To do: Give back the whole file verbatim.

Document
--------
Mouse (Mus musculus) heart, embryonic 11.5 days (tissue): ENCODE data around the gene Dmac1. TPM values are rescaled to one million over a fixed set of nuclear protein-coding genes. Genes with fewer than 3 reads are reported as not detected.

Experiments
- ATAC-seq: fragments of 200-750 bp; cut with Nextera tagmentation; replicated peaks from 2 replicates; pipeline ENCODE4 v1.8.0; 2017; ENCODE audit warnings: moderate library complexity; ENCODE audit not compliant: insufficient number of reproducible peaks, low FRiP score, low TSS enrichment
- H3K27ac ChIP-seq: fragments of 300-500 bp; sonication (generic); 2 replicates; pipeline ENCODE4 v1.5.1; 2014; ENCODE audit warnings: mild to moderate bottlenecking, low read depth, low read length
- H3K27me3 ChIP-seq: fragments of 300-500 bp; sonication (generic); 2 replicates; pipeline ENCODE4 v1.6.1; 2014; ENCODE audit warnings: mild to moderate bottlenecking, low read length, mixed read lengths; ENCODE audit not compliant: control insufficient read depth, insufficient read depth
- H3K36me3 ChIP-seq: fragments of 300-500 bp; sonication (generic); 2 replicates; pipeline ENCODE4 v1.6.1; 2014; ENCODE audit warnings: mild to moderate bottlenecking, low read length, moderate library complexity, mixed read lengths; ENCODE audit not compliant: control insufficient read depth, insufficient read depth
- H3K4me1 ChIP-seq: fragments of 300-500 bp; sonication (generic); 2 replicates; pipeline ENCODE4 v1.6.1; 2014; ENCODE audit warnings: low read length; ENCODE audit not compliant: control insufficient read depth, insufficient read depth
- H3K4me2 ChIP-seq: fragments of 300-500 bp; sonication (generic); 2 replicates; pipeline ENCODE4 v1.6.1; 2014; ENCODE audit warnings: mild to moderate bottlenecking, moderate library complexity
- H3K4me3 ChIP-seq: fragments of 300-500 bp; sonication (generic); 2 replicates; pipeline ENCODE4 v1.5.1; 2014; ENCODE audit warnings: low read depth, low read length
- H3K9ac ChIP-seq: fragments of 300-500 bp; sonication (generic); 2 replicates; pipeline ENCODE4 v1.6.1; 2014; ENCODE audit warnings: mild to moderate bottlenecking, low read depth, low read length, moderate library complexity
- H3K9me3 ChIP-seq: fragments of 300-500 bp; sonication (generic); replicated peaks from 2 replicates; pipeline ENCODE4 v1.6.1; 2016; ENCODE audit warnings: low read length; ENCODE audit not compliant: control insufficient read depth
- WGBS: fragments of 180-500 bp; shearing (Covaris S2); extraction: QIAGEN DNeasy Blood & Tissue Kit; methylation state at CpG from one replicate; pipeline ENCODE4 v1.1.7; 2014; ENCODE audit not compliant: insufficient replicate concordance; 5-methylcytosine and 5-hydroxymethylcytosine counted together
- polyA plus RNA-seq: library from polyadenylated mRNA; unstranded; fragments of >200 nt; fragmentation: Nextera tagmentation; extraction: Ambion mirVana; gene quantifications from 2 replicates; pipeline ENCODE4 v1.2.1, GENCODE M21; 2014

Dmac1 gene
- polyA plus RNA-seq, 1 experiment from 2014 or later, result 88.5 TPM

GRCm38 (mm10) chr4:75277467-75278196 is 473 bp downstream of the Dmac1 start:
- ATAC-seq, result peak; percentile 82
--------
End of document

Mouse (Mus musculus) heart, embryonic 11.5 days (tissue): ENCODE data around the gene Dmac1. TPM values are rescaled to one million over a fixed set of nuclear protein-coding genes. Genes with fewer than 3 reads are reported as not detected.

Experiments
- ATAC-seq: fragments of 200-750 bp; cut with Nextera tagmentation; replicated peaks from 2 replicates; pipeline ENCODE4 v1.8.0; 2017; ENCODE audit warnings: moderate library complexity; ENCODE audit not compliant: insufficient number of reproducible peaks, low FRiP score, low TSS enrichment
- H3K27ac ChIP-seq: fragments of 300-500 bp; sonication (generic); 2 replicates; pipeline ENCODE4 v1.5.1; 2014; ENCODE audit warnings: mild to moderate bottlenecking, low read depth, low read length
- H3K27me3 ChIP-seq: fragments of 300-500 bp; sonication (generic); 2 replicates; pipeline ENCODE4 v1.6.1; 2014; ENCODE audit warnings: mild to moderate bottlenecking, low read length, mixed read lengths; ENCODE audit not compliant: control insufficient read depth, insufficient read depth
- H3K36me3 ChIP-seq: fragments of 300-500 bp; sonication (generic); 2 replicates; pipeline ENCODE4 v1.6.1; 2014; ENCODE audit warnings: mild to moderate bottlenecking, low read length, moderate library complexity, mixed read lengths; ENCODE audit not compliant: control insufficient read depth, insufficient read depth
- H3K4me1 ChIP-seq: fragments of 300-500 bp; sonication (generic); 2 replicates; pipeline ENCODE4 v1.6.1; 2014; ENCODE audit warnings: low read length; ENCODE audit not compliant: control insufficient read depth, insufficient read depth
- H3K4me2 ChIP-seq: fragments of 300-500 bp; sonication (generic); 2 replicates; pipeline ENCODE4 v1.6.1; 2014; ENCODE audit warnings: mild to moderate bottlenecking, moderate library complexity
- H3K4me3 ChIP-seq: fragments of 300-500 bp; sonication (generic); 2 replicates; pipeline ENCODE4 v1.5.1; 2014; ENCODE audit warnings: low read depth, low read length
- H3K9ac ChIP-seq: fragments of 300-500 bp; sonication (generic); 2 replicates; pipeline ENCODE4 v1.6.1; 2014; ENCODE audit warnings: mild to moderate bottlenecking, low read depth, low read length, moderate library complexity
- H3K9me3 ChIP-seq: fragments of 300-500 bp; sonication (generic); replicated peaks from 2 replicates; pipeline ENCODE4 v1.6.1; 2016; ENCODE audit warnings: low read length; ENCODE audit not compliant: control insufficient read depth
- WGBS: fragments of 180-500 bp; shearing (Covaris S2); extraction: QIAGEN DNeasy Blood & Tissue Kit; methylation state at CpG from one replicate; pipeline ENCODE4 v1.1.7; 2014; ENCODE audit not compliant: insufficient replicate concordance; 5-methylcytosine and 5-hydroxymethylcytosine counted together
- polyA plus RNA-seq: library from polyadenylated mRNA; unstranded; fragments of >200 nt; fragmentation: Nextera tagmentation; extraction: Ambion mirVana; gene quantifications from 2 replicates; pipeline ENCODE4 v1.2.1, GENCODE M21; 2014

Dmac1 gene
- polyA plus RNA-seq, 1 experiment from 2014 or later, result 88.5 TPM

GRCm38 (mm10) chr4:75277467-75278196 is 473 bp downstream of the Dmac1 start:
- ATAC-seq, result peak; percentile 82